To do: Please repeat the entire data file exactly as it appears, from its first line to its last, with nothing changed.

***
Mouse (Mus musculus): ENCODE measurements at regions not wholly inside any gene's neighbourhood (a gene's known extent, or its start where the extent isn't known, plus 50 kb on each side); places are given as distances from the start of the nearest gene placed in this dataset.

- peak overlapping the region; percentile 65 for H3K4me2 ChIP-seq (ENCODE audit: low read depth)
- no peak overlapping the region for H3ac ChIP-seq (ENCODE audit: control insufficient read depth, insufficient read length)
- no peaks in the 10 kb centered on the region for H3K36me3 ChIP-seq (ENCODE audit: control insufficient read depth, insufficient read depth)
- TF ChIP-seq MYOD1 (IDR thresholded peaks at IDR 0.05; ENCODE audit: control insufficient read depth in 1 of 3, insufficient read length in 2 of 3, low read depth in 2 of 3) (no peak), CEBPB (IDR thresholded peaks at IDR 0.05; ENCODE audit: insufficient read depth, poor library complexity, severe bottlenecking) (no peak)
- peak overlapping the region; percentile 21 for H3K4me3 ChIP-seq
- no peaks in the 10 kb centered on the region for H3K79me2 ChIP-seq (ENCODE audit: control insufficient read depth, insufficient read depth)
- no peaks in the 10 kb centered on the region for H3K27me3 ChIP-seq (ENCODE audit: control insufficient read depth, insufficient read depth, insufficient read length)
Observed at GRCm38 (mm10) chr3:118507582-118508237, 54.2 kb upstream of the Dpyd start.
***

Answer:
Mouse (Mus musculus): ENCODE measurements at regions not wholly inside any gene's neighbourhood (a gene's known extent, or its start where the extent isn't known, plus 50 kb on each side); places are given as distances from the start of the nearest gene placed in this dataset.

- peak overlapping the region; percentile 65 for H3K4me2 ChIP-seq (ENCODE audit: low read depth)
- no peak overlapping the region for H3ac ChIP-seq (ENCODE audit: control insufficient read depth, insufficient read length)
- no peaks in the 10 kb centered on the region for H3K36me3 ChIP-seq (ENCODE audit: control insufficient read depth, insufficient read depth)
- TF ChIP-seq MYOD1 (IDR thresholded peaks at IDR 0.05; ENCODE audit: control insufficient read depth in 1 of 3, insufficient read length in 2 of 3, low read depth in 2 of 3) (no peak), CEBPB (IDR thresholded peaks at IDR 0.05; ENCODE audit: insufficient read depth, poor library complexity, severe bottlenecking) (no peak)
- peak overlapping the region; percentile 21 for H3K4me3 ChIP-seq
- no peaks in the 10 kb centered on the region for H3K79me2 ChIP-seq (ENCODE audit: control insufficient read depth, insufficient read depth)
- no peaks in the 10 kb centered on the region for H3K27me3 ChIP-seq (ENCODE audit: control insufficient read depth, insufficient read depth, insufficient read length)
Observed at GRCm38 (mm10) chr3:118507582-118508237, 54.2 kb upstream of the Dpyd start.